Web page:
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  • Sean Stimpfle
    May 24, 2020
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    David,. I am one of the mentally ill. I have schizophrenia, despite the fact that it might just be telepathy, people continue to warehouse me. I live in what is called an afh. (adult family home). It is true that thousands of the mentail ill our homeless, but now the efforts to help them are paying off medications are improving and there are now many group homes, in each state, and new state facilities. People tend to be indifferent to a problem if it doesn't effect them, but for me my problem is real, and it ...has effected me. Once your name is on the books as one of the mentally ill, it stays there, and you have little hope of getting back into the real world. I have volunteered so I could go back to work, but it always seemed rigged.
    Read more...
  • Elena
    Jul 1, 2017
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    As a Baha'i with lived experience of mental health issues, I find this article patronising and unhelpful. Imagine writing an article entitled "How I learned to love people of color" or "How I learned to love Native Americans". This should be a self-evident fact rather than something you celebrate by writing about it. We should certainly not be encouraging such an approach. I find this article embarrassing and shameful.
  • Dr. Sandra Lynn Hutchison
    Dec 12, 2013
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    Wonderful David! This is a piece that urgently needed to be written, and this is an issue that it is so important for the Bahai's to explore from the perspective of their teachings. I, too, have known closely a number of people who live with a mental illness that causes them both to suffer and to experience life with glorious intensity. Some of those we call "mentally ill" are artists. It is interesting to note how many major American poets of the last 100 years suffered with bipolar disorder. Those who are gifted, those who see beyond this world, are ...often viewed as mentally ill, but when one looks at the behavior of so many of those who govern our society as they plunge our planet in the nightmare of environmental crisis simply to slake the own greed for wealth, one wonders what constitutes a definition of sanity.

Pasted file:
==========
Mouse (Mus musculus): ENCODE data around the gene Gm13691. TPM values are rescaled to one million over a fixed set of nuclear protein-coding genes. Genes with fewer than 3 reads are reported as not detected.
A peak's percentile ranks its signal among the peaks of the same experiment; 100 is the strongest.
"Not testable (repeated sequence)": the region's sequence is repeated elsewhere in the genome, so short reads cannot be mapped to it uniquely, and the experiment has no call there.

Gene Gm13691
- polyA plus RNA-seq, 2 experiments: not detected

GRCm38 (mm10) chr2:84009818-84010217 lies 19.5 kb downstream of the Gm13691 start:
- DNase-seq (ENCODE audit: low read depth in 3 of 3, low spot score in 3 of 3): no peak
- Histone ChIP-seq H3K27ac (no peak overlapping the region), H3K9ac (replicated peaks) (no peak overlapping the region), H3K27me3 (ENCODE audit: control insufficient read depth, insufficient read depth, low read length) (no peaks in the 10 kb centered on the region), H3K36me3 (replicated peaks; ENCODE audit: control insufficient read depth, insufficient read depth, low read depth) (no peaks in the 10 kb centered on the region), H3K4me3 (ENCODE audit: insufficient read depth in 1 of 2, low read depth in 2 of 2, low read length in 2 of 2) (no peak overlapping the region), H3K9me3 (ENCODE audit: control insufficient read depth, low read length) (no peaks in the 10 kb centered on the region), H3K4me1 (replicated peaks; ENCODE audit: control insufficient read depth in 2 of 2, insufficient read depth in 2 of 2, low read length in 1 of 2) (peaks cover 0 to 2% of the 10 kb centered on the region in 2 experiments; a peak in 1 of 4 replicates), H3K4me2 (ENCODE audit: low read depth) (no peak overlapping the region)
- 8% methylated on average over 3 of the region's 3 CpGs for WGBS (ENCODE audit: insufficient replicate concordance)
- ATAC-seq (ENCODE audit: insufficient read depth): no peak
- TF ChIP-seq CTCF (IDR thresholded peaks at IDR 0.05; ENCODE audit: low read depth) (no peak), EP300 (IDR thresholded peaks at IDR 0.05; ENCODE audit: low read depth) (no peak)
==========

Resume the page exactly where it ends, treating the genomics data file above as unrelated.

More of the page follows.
Read more...
  • Paul Mantle
    Oct 13, 2013
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    Thank you for this insightful and concise overview of a difficult topic!